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The Gold You Were Given

By Shereá Denise

After hearing of the passing of Maryland Congressman Elijah Cummings, I was drawn to the number of tweets that included “Well done, thy good and faithful servant.” In a very atypical fashion for myself, I began researching this frequently referenced scripture in hopes of learning more about how a good and faithful servant was defined and the context in which this phrase was first used.

After doing my Googles, I learned that the scripture most notably comes from Matthew 25:21 and 25:23. The NIV version of the scripture reads:


His master replied, “Well done, good and faithful servant! You have been faithful with a few things; I will put you in charge of many things.” Come and share your master’s happiness!

The scripture comes from The Parable of the Bags of Gold (aka The Parable of the Talents) and, to me, did not seem as encouraging in the context of the story as it does when used by pastors to encourage us all to be on our best behavior. What I found immediately noticeable was that – on its face – the parable appears to be about investments and wealth. As I read interpretations from a variety of sources, I found myself particularly inspired by an in-depth discussion of these scriptures which was written on the website. This quote, specifically, caught my attention:

Even though the servants are given different sums to take care of, it all still belongs to the master. They [are] merely administrators who will answer for how they invested the master’s belongings. This fact reinforces the principle of stewardship. As believers, we are all given resources according to our skills and abilities, but those resources ultimately belong to God. We will eventually answer for how we invest them.

[Hint: Re-read that quote and substitute “gifts” or “talents” for sums/belongings/resources.]

You know how you hear someone say something a million times, but you never think deeply about what they are actually saying or what their words actually mean? Then, one day, you hear or read the words in a different way and a light bulb goes off? All at once, all of the times that I have heard Matthew 25:21 quoted at funerals or as the choir began singing the Invitational at the end of a church service came full circle. I never thought about it as more than a traditional phrase. After reading the discussion of the parable, I saw it much differently. In that moment I recognized that the bags of gold are the talent and skills that were given at birth (or maybe even what we requested after a past life) and that the judgment that the servants underwent was less about how much gold they had acquired and more so about what they had done with the gold (read talent and skills) that they were given.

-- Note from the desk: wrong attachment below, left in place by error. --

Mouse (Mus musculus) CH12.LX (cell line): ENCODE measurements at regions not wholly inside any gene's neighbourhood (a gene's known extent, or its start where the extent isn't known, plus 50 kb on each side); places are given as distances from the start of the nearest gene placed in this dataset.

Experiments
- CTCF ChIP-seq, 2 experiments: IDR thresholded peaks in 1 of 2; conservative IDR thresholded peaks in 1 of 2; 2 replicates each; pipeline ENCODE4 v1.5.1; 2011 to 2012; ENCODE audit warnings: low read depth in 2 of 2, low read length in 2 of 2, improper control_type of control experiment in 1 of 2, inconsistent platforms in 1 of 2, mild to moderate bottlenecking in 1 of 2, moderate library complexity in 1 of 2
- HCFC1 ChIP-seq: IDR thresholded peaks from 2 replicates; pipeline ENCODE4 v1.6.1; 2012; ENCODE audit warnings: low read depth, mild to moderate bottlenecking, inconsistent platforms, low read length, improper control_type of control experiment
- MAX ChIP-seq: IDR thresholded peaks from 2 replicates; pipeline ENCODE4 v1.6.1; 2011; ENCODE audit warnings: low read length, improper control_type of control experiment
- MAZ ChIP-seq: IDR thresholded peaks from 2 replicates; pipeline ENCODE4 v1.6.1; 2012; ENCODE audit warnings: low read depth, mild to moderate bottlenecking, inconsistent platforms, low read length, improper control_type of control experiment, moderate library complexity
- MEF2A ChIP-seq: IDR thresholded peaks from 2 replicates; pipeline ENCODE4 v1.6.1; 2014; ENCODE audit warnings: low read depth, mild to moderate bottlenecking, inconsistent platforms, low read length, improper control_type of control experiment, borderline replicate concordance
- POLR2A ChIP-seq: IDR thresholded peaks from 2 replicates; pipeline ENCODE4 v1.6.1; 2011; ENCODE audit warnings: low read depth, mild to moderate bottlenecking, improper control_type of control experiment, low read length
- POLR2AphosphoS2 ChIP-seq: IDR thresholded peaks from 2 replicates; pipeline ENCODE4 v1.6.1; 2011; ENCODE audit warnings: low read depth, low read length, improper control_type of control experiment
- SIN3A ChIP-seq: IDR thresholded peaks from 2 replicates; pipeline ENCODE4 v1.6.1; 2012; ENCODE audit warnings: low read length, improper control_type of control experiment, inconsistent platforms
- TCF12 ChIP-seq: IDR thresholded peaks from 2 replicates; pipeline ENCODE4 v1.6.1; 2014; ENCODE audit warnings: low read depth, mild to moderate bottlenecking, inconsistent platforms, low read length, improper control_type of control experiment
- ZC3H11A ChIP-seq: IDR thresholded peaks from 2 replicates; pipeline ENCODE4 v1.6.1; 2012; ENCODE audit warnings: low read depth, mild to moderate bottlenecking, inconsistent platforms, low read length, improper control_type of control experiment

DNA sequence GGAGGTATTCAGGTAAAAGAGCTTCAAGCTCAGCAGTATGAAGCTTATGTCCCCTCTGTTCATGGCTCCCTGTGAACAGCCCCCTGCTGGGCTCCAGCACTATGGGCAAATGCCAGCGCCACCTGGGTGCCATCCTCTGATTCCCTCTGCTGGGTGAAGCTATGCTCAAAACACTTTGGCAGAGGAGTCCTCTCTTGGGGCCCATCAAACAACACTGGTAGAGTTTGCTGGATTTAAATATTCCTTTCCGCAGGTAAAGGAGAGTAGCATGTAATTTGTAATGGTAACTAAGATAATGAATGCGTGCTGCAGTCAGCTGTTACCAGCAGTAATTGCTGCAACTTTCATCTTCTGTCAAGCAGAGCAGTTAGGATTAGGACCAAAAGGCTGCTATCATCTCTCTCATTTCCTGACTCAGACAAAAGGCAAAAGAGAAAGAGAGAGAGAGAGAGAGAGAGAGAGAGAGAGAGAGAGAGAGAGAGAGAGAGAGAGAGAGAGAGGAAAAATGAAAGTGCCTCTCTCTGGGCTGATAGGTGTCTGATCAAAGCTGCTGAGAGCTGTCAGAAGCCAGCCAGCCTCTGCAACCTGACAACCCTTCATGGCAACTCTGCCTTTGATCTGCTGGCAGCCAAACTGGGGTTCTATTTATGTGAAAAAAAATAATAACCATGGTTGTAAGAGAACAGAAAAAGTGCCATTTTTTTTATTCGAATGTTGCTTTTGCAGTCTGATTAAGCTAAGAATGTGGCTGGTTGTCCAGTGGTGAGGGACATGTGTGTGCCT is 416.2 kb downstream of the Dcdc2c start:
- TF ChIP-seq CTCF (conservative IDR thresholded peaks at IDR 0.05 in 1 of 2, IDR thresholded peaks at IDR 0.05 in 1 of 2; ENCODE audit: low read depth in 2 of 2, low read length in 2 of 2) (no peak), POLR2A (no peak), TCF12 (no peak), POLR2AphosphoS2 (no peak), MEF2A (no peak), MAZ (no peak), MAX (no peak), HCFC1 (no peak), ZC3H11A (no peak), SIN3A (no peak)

The servant that was scolded by the master was the one who hid what he had been given. The one who, rather than use what he was provided with, focused more on his own fears and did not trust that he had been given just enough to do something remarkable. [There is a message here about not letting your fear keep you stagnant, but I digress.]


There are also interpretations of this parable that discuss the sums/belongings/resources as being a tangible representation of our faith – not only in God – but also in the skills that we were given and, ultimately, in ourselves. How many times have we wrongfully perceived our gifts as a burden? How many times have we focused on the gifts that others have that we do not possess? How many times have we failed to have faith in what we were given and instead questioned why it was given to us? How many times have we doubted who gave us our gifts? How many times have we completely overlooked who we are because of our gifts?

I am thankful that Congressman Cummings did not hide his gold. I am thankful that he recognized the gifts that he was given and used those gifts to play a part in helping others realize their gifts as well.  I believe wholeheartedly that in present times, Congressman Cummings truly represented what it was to be a good and faithful servant. His perseverance, his dedication, and his acceptance of his gifts must be what gave him the strength to continue to do the work he was selected to do - even in his last days. 


I am also thankful that, though my skills may not look like those of Representative Cummings, I was given the skills needed to improve my own community in my own way.  One day I, too, hope to hear that I multiplied my gifts and that, in so doing, I was a true representation of stewardship. I hope to be able to release so many of the fears that I have (or have had) about my own talents and be able to demonstrate just how purposefully I invested my gold.

Rest in power, Representative Cummings! Thank you for sharing the gold you were given.

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